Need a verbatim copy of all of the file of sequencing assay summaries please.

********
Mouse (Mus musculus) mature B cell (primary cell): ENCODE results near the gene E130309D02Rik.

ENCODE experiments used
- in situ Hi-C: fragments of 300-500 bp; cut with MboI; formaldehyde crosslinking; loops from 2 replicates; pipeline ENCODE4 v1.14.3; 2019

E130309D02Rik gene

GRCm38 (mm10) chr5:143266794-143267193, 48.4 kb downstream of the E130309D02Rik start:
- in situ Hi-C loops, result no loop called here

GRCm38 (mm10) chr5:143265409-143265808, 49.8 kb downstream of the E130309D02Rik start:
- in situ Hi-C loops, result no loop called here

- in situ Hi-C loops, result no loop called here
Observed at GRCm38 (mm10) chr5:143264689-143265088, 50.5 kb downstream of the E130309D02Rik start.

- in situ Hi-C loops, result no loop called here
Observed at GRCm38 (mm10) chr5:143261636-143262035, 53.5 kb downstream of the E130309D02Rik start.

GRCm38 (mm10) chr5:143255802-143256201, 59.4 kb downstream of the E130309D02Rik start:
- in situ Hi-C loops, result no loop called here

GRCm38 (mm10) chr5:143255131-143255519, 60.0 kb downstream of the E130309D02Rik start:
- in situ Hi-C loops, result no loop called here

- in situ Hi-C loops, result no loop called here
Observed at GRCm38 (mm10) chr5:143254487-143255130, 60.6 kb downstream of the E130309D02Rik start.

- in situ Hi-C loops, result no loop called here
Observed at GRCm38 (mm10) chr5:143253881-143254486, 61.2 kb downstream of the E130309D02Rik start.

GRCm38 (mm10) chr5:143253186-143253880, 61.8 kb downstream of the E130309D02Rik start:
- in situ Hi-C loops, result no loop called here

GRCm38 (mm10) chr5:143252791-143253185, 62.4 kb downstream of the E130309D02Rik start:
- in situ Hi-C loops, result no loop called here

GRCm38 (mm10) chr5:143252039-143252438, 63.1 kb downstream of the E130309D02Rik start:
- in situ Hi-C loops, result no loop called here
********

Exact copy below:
Mouse (Mus musculus) mature B cell (primary cell): ENCODE results near the gene E130309D02Rik.

ENCODE experiments used
- in situ Hi-C: fragments of 300-500 bp; cut with MboI; formaldehyde crosslinking; loops from 2 replicates; pipeline ENCODE4 v1.14.3; 2019

E130309D02Rik gene

GRCm38 (mm10) chr5:143266794-143267193, 48.4 kb downstream of the E130309D02Rik start:
- in situ Hi-C loops, result no loop called here

GRCm38 (mm10) chr5:143265409-143265808, 49.8 kb downstream of the E130309D02Rik start:
- in situ Hi-C loops, result no loop called here

- in situ Hi-C loops, result no loop called here
Observed at GRCm38 (mm10) chr5:143264689-143265088, 50.5 kb downstream of the E130309D02Rik start.

- in situ Hi-C loops, result no loop called here
Observed at GRCm38 (mm10) chr5:143261636-143262035, 53.5 kb downstream of the E130309D02Rik start.

GRCm38 (mm10) chr5:143255802-143256201, 59.4 kb downstream of the E130309D02Rik start:
- in situ Hi-C loops, result no loop called here

GRCm38 (mm10) chr5:143255131-143255519, 60.0 kb downstream of the E130309D02Rik start:
- in situ Hi-C loops, result no loop called here

- in situ Hi-C loops, result no loop called here
Observed at GRCm38 (mm10) chr5:143254487-143255130, 60.6 kb downstream of the E130309D02Rik start.

- in situ Hi-C loops, result no loop called here
Observed at GRCm38 (mm10) chr5:143253881-143254486, 61.2 kb downstream of the E130309D02Rik start.

GRCm38 (mm10) chr5:143253186-143253880, 61.8 kb downstream of the E130309D02Rik start:
- in situ Hi-C loops, result no loop called here

GRCm38 (mm10) chr5:143252791-143253185, 62.4 kb downstream of the E130309D02Rik start:
- in situ Hi-C loops, result no loop called here

GRCm38 (mm10) chr5:143252039-143252438, 63.1 kb downstream of the E130309D02Rik start:
- in situ Hi-C loops, result no loop called here